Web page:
Just two days back they have announced sale of 3100 tower assets in four countries ( Tanzania, Democratic Republic of Congo, Republic of Congo and Chad, though unconfirmed). Although Burkina Faso and others were also on the offer, Helios is possibly has not shown interest or price wise it was conducive to go for other markets. It is noteworthy that Airtel has not offloaded its tower assets in Nigeria where there is a possibility of increasing the revenue by jacking the tenancy ratio up ( profitable at 1.7 or more). By this sale of 3100 towers out of 15000 towers, Airtel will be able to reduce the debt burden of around $10 bn by about a fifth, which they would like to see reducing sooner than later by unlocking the value in Afriacn towers. Also, much needed funds can be diverted towards Latam and other emerging markets including US.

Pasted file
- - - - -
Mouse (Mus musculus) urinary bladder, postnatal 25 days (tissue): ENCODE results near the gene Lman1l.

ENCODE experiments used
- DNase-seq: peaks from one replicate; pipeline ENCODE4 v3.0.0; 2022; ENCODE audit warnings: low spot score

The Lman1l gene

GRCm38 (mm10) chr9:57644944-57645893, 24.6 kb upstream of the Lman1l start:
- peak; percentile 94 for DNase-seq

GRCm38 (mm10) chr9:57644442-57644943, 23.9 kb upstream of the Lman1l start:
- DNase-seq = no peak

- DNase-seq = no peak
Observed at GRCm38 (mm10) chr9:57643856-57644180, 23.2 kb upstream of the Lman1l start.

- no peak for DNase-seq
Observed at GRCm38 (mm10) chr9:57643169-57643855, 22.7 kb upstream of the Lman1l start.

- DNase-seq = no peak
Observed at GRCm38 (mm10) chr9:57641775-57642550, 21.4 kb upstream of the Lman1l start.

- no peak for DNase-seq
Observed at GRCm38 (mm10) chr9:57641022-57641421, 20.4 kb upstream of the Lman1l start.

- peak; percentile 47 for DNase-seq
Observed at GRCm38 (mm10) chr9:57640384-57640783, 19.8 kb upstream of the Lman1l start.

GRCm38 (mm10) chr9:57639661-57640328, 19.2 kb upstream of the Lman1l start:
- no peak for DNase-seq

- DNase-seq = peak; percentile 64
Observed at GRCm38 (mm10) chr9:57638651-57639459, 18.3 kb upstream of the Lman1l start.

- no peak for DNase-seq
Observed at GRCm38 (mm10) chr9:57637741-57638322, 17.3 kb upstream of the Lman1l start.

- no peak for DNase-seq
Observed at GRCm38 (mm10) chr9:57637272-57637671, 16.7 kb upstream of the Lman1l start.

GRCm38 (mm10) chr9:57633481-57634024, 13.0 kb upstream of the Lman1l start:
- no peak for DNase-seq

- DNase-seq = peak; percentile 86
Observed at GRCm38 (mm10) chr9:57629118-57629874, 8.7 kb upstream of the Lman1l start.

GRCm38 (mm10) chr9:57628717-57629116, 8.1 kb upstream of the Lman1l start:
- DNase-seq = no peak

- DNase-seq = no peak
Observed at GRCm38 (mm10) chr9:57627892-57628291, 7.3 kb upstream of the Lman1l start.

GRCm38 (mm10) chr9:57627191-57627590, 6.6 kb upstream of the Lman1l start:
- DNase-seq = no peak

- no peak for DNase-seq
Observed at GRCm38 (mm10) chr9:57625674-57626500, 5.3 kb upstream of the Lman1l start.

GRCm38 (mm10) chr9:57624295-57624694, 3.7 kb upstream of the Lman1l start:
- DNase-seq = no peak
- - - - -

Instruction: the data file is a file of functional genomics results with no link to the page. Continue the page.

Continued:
The sale is not the solution to the problem which most of the operating companies like Airtel, Vodafone, globacom and others etc face today, but the solution lies somewhere else which they never address and till date operators and towercos continue to bleed at their underbelly. Major problem today for any towerco is to streamline the tower operations and keep the opex under control, majority of which is cost of energy. Today’s problem was seeded when the towerco concept was not there and all the mobile companies built the towers for their expansion of the network at fastest speed paying least attention to the issues which came up later. They were fiercely trying to grab the market through cut throat price war, margins shrank and to add to the woes poor opex management, northward moving crude prices, lack of quality grid power and diesel theft (In India and Africa)made it worse. They knew it pretty well that management of towers will be a problem sooner than later, but that was not the time to look at it and certainly it was an informed and conscious decision taken that is proving fatal today.